One of the more common questions people ask about the build is, “When will it be done?”
It’s tricky to answer. There’s no schedule we’re working toward but I’d say the project is steaming along nicely. Having started in April with a bare frame we’ve already got a rolling chassis, the pickup bed is modified & the machine work on the engine should be done in a few weeks. In absence of a hard deadline I figure the truck will be roadworthy by the end of this year & mostly finished by Spring of 2014 if we maintain current pace.
So what’s next?
Starting in September Rudy at Fullerton Fabrication is moving onto one of the more interesting & time consuming (read: expensive) steps of the project – chopping & channeling the cab.
“Chopping the top" goes back to the early days of hot rodding and is an attempt to reduce the frontal profile of a car and increase its speed potential. To chop a roof, the pillars and windows are cut down, lowering the overall roofline. Some racers on the dry lakes chopped the tops of their cars so severely the windows were only a few inches tall. These were sometimes referred to as "mail slot" windows.
To channel a car the body is lowered over the frame by removing the floor and refastening it higher inside the body, causing the body to rest closer to the ground without altering the suspension. The overall effect is to give the car's body a more massive appearance. Each automobile would have its own engineering challenges as far as modifying the various components of the chassis.
As the chop & channel approaches Rudy & I have been discussing how to handle the process as economically as possible. The original cab I bought in April has no floor & the back of the cab was cut as a result of an earlier channel job. It has some dents to be hammered out, most of the interior accessories are missing & when Rudy starts the chop he’s going to need a few extra inches of roof & drip channel (not easy to come by). All this can be handled one way or the other but fabrication hours & replacement parts get expensive.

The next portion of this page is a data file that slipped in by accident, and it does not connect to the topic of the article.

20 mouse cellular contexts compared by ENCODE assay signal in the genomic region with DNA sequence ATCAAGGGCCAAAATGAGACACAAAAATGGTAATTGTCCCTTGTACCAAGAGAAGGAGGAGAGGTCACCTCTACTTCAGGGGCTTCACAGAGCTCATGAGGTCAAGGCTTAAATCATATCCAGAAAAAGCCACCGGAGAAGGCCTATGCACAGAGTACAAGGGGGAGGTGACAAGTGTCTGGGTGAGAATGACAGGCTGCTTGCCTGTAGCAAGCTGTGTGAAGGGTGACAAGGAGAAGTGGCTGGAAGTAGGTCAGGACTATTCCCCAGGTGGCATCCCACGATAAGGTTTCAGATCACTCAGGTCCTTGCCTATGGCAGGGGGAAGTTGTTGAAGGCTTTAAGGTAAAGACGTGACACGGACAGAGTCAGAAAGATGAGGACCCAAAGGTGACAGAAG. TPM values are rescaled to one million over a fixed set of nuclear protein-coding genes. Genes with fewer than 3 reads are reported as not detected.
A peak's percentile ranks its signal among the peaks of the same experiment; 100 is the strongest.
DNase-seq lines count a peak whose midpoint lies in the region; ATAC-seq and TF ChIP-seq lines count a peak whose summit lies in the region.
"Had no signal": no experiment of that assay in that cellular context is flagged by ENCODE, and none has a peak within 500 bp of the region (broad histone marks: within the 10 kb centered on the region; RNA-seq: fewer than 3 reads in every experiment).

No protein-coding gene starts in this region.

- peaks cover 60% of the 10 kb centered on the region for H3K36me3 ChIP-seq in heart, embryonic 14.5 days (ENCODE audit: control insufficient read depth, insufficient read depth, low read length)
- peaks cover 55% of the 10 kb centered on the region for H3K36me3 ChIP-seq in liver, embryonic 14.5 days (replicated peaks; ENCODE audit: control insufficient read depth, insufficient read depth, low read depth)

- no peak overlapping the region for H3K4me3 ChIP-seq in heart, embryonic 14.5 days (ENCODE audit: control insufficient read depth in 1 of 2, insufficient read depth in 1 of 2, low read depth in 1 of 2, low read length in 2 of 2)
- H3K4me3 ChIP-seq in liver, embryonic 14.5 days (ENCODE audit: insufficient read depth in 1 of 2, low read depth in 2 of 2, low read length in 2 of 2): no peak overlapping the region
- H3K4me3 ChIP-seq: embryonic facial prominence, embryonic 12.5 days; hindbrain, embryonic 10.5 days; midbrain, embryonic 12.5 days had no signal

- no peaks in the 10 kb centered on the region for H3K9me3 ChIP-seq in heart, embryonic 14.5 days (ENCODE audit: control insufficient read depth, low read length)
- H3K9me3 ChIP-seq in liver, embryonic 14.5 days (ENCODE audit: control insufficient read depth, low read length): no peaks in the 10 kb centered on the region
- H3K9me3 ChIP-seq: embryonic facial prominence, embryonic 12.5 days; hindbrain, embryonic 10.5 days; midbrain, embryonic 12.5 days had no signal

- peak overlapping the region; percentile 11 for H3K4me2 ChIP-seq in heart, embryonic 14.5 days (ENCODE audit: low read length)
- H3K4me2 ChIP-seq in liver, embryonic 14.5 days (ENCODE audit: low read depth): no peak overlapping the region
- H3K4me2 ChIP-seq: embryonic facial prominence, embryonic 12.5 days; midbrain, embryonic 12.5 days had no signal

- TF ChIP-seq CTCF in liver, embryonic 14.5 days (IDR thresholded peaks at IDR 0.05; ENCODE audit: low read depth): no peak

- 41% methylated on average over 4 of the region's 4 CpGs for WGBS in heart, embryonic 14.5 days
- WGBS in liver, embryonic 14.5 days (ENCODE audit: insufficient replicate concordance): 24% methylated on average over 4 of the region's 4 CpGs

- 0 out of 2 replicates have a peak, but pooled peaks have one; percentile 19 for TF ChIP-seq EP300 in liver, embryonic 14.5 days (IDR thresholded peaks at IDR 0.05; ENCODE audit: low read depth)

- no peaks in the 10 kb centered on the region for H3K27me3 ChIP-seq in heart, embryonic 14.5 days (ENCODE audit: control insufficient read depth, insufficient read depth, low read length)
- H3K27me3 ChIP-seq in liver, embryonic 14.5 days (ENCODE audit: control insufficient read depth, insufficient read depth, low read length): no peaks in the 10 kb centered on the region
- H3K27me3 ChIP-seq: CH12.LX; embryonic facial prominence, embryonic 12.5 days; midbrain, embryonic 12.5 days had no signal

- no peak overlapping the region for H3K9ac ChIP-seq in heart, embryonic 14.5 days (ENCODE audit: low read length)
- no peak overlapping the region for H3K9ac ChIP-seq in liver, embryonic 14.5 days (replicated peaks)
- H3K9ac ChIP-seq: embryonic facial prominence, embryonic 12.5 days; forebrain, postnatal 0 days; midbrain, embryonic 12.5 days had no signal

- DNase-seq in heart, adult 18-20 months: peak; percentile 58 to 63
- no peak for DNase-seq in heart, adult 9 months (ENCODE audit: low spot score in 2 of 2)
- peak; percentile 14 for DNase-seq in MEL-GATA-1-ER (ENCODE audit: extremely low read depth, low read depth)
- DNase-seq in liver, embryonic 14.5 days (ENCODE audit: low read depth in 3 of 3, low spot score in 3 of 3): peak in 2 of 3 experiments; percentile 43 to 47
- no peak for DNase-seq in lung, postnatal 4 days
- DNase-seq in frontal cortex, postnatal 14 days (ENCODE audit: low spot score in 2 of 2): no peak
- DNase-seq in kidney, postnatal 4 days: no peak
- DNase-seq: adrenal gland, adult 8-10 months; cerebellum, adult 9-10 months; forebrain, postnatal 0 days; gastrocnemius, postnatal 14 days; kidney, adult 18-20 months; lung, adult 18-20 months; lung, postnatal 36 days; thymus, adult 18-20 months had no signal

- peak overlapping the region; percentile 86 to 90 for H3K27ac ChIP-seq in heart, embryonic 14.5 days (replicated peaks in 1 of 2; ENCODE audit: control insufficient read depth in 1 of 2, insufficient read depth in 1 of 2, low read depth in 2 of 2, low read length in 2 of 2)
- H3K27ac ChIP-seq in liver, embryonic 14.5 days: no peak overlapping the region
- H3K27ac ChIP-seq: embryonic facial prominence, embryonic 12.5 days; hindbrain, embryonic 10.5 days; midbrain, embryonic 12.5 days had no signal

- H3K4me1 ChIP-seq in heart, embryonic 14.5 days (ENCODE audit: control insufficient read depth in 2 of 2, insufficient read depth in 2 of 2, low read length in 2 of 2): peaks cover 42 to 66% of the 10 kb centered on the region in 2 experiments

We decided that buying an additional 1935 Ford cab might make sense as the missing pieces it’d provide might potentially be cheaper than fabrication. So, out comes the checkbook & in comes ‘35 Ford #2 that I recently located in West Virginia. Two cabs are better than one? Sorta makes sense – or at least as much as the rest of this project does.
The previous owner had cab #2 in his shop for the past ten years as the foundation of his own hot rod project that never commenced (happens all too much). After getting it shipped out here in a 53’ freightliner I have a new toy.
Like most vintage steel the second cab is rough around the edges. Still, Rudy & I agree this one’s in good enough shape to become the primary cab that’ll be chopped & channeled.
More updates on the chop & channel soon, but for now – pics…